Kelli Bamforth
March 10, 2018 12:30 pm
Anthony Harvie / Getty Images

The end of winter is nigh, and you know what that means: It’s almost time for sandals, shorter sleeves, and bright colors. No more bulky winter coats, chunky turtleneck sweaters, or heavy snow boots to deal with (at least we hope). One of the best things to look forward to, though, is the start of Daylight Savings Time (DST), which provides vitamin D-loving humans with an extra hour of glorious sunshine. The question remains, though: When do we push our clocks forward in 2018?

In 2018, DST begins on Sunday, March 11th at 2 a.m. At that time, we push our clocks forward by one hour to 3 a.m. It technically means we’re losing an hour of sleep. But the added dose of daylight does help balance out the bit of extra grogginess, at least a little.

While there’s much to be said about the negative aspects of DST, there are research-backed benefits. For example, Popular Mechanics cites the “increased exercise, increased socializing, and overall improvements to mental health that come with sunlight.” In addition, the Brookings Institute found a 7% reduction in daily crime after the start of DST. The idea is that the extra daylight helps deter would-be criminals from committing outdoor crimes like muggings.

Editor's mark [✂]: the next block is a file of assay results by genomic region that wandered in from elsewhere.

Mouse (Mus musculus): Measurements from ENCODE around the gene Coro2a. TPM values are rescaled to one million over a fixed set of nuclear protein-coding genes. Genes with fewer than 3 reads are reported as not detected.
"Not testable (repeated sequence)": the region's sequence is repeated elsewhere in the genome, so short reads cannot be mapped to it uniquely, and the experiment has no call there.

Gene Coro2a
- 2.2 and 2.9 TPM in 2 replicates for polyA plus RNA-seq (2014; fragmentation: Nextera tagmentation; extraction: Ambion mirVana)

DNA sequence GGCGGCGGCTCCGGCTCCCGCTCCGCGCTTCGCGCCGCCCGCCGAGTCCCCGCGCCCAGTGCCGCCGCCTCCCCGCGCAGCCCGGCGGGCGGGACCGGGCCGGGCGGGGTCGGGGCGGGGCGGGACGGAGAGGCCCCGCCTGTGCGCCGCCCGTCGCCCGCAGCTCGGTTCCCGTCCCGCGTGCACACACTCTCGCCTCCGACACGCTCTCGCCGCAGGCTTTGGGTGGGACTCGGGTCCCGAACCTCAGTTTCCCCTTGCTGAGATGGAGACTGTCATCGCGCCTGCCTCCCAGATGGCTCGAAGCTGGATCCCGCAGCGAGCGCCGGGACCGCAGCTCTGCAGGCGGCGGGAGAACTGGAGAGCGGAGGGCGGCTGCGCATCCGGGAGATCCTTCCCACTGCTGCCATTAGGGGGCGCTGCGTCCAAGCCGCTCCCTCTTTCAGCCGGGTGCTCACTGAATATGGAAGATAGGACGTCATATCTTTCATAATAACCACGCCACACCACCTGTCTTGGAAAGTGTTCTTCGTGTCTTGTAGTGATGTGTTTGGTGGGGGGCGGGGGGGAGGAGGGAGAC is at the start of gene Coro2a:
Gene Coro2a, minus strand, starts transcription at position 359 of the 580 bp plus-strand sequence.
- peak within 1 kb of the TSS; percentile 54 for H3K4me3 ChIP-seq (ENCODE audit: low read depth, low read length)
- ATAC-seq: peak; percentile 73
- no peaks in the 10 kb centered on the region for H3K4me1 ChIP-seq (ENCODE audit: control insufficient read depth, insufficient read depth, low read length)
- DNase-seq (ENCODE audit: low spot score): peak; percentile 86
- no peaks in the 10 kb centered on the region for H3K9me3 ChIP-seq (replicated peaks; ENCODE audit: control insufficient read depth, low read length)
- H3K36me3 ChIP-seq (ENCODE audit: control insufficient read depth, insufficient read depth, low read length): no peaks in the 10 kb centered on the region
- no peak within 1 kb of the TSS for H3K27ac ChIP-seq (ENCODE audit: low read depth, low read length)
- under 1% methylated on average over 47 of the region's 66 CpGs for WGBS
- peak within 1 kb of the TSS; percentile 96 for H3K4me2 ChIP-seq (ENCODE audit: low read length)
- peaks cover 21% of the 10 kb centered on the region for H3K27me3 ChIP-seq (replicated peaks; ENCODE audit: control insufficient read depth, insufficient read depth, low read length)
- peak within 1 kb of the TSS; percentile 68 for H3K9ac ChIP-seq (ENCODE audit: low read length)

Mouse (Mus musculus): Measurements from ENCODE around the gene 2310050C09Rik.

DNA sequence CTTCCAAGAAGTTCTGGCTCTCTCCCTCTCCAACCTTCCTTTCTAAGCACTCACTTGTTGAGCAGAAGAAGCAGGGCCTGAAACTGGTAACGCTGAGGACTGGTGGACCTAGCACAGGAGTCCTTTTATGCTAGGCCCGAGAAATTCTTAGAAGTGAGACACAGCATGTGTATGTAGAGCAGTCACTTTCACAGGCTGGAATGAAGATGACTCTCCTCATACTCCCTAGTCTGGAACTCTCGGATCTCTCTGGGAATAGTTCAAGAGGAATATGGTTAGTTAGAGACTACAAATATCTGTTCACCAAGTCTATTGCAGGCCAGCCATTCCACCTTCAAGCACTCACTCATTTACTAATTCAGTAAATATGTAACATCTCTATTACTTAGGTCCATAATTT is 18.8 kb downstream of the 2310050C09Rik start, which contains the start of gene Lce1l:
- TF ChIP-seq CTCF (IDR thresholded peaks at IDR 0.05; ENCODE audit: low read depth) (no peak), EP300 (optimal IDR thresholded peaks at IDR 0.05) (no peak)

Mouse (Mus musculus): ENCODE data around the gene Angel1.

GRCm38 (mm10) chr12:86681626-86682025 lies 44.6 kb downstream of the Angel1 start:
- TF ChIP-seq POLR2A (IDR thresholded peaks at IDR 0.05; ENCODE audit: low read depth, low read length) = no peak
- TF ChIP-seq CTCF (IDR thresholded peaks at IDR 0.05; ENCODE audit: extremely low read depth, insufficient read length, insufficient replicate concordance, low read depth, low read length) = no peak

Pushing our clocks forward an hour can also result in reduced energy consumption. By relying more on the sun for heating and lighting purposes, we can use less electricity.

Here’s how: Back in 2007, the U.S. government implemented the Energy Policy Act of 2005, which added four extra weeks to DST by changing the start and end dates. In 2008, a group of workers at the Department of Energy studied the impact of the lengthened DST and found that it saved about 0.5% in total electricity per day. That amount of electricity is enough to power more than 100,000 households for a full year!

A reduction in car accidents is another benefit of DST.

While it’s true that traffic accidents rise in the week after we push our clocks forward, the overall effect of eight months of DST is increased driver safety. One study even estimated that year-round DST would reduce fatalities among pedestrians and car occupants.

However you feel about DST, we can all agree: Added sunshine means daily sunscreen becomes even more of a necessity. Lotion up, friends!

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